The dispute dates back to the disintegration of the former Yugoslavia in 1991, and the creation of the Republic of Macedonia (formally known within international organizations as the Former Yugoslav Republic of Macedonia, or FYROM). Athens immediately objected to the name choice, arguing it suggested the former Yugoslav republic had territorial claims to the Greek province of the same name, which it borders to the south. Athens also argues that FYROM’s chosen name, which derives from the ancient Greek kingdom of Macedon, has no historical merit. “The core of what was ancient Macedonia lies within contemporary Greek borders, comprises the northern portion of the Greek state, and is called Macedonia,” the Greek foreign ministry says of the dispute, which it characterizes as a “theft of ... historical and cultural heritage.”
The fight over history, and who gets to claim it, plays a big part in this dispute. Greeks and Macedonians have sparred over who gets to lay claim to national heroes like Alexander the Great—a debate that intensified when the Macedonian government erected in a 72-foot statue of a “Warrior on a Horse” at the center of Macedonian square in Skopje, the country’s capital. The statue is widely understood to depict Alexander the Great, though it is not named for him. “This is our way of saying [up yours] to them,” Antonio Milososki, Macedonia’s former minister of foreign affairs, told the Guardian in 2010, adding: “We all live in a geographic area where we share a common past but our attitude towards history is inclusive. The Greeks’ is exclusive.”
It’s not just about statues. Macedonia’s main airport and a major highway are also named for Alexander the Great. And while the question of word choice may seem minor to outsiders, its consequences are not: It’s been enough for Greece to continually block Macedonia from joining the European Union and NATO.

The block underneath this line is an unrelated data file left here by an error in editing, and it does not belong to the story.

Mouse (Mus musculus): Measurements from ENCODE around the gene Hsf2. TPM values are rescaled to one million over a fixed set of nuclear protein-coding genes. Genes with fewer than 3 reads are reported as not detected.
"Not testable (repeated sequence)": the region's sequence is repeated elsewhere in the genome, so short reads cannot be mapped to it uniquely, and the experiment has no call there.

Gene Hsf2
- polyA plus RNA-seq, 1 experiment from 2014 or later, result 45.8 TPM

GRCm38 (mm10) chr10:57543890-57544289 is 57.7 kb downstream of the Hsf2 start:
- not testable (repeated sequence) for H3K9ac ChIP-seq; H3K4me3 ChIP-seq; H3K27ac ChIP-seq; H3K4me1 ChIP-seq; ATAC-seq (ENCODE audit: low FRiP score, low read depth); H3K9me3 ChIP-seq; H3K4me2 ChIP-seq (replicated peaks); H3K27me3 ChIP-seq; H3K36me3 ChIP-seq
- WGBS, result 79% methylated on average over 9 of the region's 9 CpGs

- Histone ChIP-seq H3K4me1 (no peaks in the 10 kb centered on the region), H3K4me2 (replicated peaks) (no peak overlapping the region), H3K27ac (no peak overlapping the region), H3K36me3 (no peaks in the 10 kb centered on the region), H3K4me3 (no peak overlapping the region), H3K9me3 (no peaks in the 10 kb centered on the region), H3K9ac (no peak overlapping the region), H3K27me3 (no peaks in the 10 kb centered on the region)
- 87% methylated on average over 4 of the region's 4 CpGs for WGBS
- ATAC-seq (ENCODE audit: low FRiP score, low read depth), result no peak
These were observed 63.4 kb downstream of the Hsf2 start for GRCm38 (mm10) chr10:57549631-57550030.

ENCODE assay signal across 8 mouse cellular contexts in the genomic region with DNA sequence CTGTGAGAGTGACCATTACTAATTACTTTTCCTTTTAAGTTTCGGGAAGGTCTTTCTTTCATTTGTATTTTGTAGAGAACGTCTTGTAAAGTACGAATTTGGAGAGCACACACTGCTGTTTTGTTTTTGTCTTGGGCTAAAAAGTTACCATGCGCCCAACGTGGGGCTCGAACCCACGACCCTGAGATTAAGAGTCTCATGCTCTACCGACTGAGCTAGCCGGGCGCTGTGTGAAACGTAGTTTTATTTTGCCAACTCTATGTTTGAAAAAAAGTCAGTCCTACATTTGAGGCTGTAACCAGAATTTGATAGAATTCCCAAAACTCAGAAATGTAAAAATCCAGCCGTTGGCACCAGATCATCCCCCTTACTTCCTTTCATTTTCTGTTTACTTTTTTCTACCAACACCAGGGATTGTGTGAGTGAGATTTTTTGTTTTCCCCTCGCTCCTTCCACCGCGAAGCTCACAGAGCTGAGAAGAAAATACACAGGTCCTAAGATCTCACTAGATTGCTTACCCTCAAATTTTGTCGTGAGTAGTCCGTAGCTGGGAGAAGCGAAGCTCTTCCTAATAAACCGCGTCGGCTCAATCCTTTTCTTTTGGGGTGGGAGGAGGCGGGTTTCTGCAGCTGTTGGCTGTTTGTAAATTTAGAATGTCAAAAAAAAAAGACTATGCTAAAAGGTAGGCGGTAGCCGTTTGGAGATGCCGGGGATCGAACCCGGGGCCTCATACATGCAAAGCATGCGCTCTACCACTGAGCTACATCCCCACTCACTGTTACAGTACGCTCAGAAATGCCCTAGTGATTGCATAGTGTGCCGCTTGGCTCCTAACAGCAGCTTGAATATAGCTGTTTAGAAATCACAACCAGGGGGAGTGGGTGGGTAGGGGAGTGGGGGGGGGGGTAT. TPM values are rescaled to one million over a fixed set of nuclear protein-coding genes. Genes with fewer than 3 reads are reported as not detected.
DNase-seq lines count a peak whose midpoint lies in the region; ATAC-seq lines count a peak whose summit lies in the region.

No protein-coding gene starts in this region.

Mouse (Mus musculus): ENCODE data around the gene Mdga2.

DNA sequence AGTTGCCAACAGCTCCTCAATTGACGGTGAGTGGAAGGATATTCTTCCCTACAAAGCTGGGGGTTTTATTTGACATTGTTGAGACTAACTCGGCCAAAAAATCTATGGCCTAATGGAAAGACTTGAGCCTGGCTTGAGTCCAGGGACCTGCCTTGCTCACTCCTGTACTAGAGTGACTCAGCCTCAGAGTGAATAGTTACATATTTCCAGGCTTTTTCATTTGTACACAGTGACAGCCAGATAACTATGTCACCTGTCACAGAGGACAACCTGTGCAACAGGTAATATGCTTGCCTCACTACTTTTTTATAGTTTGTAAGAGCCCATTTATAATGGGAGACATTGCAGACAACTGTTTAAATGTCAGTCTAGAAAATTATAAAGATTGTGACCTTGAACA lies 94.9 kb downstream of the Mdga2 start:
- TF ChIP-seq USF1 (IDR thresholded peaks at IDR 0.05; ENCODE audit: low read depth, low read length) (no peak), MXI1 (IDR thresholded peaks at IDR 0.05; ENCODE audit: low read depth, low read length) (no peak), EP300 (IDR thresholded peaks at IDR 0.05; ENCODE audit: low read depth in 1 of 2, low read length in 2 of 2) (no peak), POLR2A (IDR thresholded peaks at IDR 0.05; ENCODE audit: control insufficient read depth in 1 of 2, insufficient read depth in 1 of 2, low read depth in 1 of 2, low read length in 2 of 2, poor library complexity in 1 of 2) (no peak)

While more hardline Greek nationalists—like the estimated 140,000 people who protested on the streets of Athens Sunday chanting phrases such as “Macedonia is Greek” and “hands off Macedonia”—oppose the word “Macedonia” appearing anywhere in FYROM’s official name, Athens’ stance is more measured, calling instead for the small republic to attach to its name an adjective that differentiates itself from the neighboring Greek province, such as the Republic of “New Macedonia,” “Upper Macedonia,” “Northern Macedonia,” or “Vardar Macedonia,” in reference to the major river that runs through the country. The “Republic of Macedonia (Skopje)” has also been floated as an option.
But there’s only so much modifiers can do. “It’s not just about the name of the country—it’s about the adjective and it’s about the conditions when the name of the country is used,” James Ker-Lindsay, a professor of politics and policy at St Mary's University, Twickenham, told me, noting that while both sides may be able to settle on a new title for the country, there could still be contention on how it’s applied. Athens, for example, could argue that “Macedonian” should not be applied to things pertaining to FYROM, but that a form of its new name, such as “New Macedonian,” should serve as its official descriptor instead. Similarly, Skopje could insist that the more than 100 countries that already recognize the country as the Republic of Macedonia (of which the U.S., the U.K., and Russia are included), should be allowed to continue doing so.